Article / 15 December 2014 at 14:18 GMT

Opec chief dashes energy hopes

Former managing editor, / Saxo Bank
  • Opec's al-Badri confirms cartel's determination to maintain supply
  • Destruction of oil stocks being felt hardest at the margins
  • Emerging markets oil and gas sector borrowings top £135bn

By Martin O'Rourke

It wasn't exactly what anyone in the energy sector wanted to hear yesterday. Opec secretary general Abdullah al-Badri's reaffirmation of the cartel's commitment to keeping production levels unchanged sent energy stocks into yet another spin and will have only increased the fear that swathes of the sector could face devastation in the not-too-distant future.

Saxo Bank's head of commodities strategy Ole Hansen had already warned Friday of the "distress signals" emerging from a shale sector where some grades are selling at something like a $20/barrel discount to US benchmark WTI crude.

With WTI dropping to $56.25/b in the Asian session, the maths are not difficult. And what little support there may have been in the market for oil would have no doubt been sharply undermined by al-Badri's stance. 

Abdullah al-Badri (left, seated) did little to help the energy sector yesterday with his reassertion of Opec's November 27 decision to keep supply at current levels. Photo: Thinkstock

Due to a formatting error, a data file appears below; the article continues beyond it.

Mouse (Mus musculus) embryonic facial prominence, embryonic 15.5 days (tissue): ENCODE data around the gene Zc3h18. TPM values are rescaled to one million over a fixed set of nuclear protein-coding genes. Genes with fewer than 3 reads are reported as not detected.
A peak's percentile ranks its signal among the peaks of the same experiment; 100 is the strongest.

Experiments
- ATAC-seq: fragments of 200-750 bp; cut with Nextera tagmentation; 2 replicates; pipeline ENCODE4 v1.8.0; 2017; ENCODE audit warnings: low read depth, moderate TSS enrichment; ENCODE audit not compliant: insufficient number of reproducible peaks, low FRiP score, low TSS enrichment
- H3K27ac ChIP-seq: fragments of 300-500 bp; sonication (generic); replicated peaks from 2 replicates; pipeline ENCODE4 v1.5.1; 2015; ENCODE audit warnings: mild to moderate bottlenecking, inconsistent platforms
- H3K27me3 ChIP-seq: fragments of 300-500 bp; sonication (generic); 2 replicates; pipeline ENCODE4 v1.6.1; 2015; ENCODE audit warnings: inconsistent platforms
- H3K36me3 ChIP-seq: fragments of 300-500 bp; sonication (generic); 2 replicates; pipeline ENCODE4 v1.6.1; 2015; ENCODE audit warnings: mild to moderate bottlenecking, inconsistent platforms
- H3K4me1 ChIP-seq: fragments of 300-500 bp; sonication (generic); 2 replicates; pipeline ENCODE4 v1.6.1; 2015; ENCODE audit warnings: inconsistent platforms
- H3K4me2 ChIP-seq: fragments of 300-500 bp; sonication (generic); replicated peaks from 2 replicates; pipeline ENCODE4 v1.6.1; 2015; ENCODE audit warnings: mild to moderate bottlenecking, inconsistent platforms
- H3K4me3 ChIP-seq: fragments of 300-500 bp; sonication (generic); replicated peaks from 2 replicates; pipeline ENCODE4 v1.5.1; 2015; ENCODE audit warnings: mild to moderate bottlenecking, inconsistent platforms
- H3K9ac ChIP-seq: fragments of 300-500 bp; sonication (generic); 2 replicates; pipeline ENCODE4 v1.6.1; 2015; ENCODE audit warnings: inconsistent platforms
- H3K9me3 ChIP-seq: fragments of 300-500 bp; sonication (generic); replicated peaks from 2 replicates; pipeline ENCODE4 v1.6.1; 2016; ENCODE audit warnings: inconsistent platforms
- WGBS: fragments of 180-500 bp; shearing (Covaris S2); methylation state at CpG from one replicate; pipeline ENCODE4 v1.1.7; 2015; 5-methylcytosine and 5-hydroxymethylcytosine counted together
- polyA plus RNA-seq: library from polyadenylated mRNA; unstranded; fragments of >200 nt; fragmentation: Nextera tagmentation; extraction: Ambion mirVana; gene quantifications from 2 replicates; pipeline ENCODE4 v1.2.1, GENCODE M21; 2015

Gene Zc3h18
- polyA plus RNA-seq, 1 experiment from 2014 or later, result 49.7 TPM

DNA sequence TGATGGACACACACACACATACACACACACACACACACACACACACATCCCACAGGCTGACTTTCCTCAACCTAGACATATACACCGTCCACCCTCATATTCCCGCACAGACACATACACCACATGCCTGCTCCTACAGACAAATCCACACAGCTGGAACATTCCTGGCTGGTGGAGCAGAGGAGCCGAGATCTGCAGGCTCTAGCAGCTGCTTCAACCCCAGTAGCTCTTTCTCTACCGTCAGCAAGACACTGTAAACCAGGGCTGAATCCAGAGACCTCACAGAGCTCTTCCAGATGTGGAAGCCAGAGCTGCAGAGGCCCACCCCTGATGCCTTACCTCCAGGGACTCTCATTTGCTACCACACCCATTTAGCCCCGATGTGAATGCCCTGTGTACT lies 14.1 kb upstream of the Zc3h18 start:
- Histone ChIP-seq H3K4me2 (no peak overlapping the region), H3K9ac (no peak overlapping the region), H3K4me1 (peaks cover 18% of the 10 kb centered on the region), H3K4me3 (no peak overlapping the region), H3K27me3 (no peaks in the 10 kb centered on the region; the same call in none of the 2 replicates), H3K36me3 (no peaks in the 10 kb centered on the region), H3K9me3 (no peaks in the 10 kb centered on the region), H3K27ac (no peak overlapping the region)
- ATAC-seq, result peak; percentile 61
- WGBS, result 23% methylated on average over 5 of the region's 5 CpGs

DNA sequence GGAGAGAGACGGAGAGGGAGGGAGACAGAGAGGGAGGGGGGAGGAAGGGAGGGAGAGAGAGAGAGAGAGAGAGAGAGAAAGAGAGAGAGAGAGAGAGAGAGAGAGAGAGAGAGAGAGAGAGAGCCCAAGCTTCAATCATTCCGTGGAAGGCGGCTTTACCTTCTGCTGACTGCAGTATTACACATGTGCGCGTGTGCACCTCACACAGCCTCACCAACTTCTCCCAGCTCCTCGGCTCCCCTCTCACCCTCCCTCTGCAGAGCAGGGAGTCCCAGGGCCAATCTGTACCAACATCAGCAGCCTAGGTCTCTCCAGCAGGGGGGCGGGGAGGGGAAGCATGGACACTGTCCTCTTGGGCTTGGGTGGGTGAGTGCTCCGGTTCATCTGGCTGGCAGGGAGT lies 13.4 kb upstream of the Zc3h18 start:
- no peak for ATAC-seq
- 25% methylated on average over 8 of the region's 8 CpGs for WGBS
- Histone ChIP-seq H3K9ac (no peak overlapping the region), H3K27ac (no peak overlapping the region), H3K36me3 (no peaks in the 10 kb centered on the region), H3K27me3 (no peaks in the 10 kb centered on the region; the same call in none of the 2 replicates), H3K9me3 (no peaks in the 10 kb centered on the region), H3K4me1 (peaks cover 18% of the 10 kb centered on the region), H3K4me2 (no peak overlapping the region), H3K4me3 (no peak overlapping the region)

"Opec's main objective is that non-OPEC producers should share the burden of the current slowdown in demand growth," says Hansen. "They are prepared to take a big hit in the short term to achieve that objective. Whether it will be Russia through lack of investments or the US through reduced shale production that eventually provide that result remains to be seen."

What's good for Opec of course is not necessarily what's good for the sector. A glance at the big oil majors shows the likes of BP, ExxonMobil, Shell, and Total have all seen their share prices fall by approximately 10-15% in the last month. 

BP's one-month range runs from a high of £448.20 (November 21) to a low of £385.65 (December 15) set against a 52-week high of £526.80. As far as the majors go, that kind of performance is about par for the course.

But it is in the margins that energy stocks are being hammered. Offshore driller Seadrill's travails have already been well-documented by Saxo Bank's head of equities Peter Garnry and in the last month, its share price has ranged from a high of $21.36 to a low of $11.06, barely a quarter of the 52-week high of $41.29. 

Just the merest of glances at BP's share price in comparison – and let's not forget that this is a BP that is still facing fallout from the Deepwater horizon oil spill disaster of 2010 in the Gulf of Mexico, as well as costly ventures in Russia – demonstrates where the real pain is being felt in the energy sector.


BP's myriad problems include the continued fallout from the Deepwater Horizon oil spill
disaster of 2010, yet the recent decimation of energy stocks in the wake of the falling oil price demonstrate that the oil majors can ride this shockwave in relative comfort. Photo: Thinkstock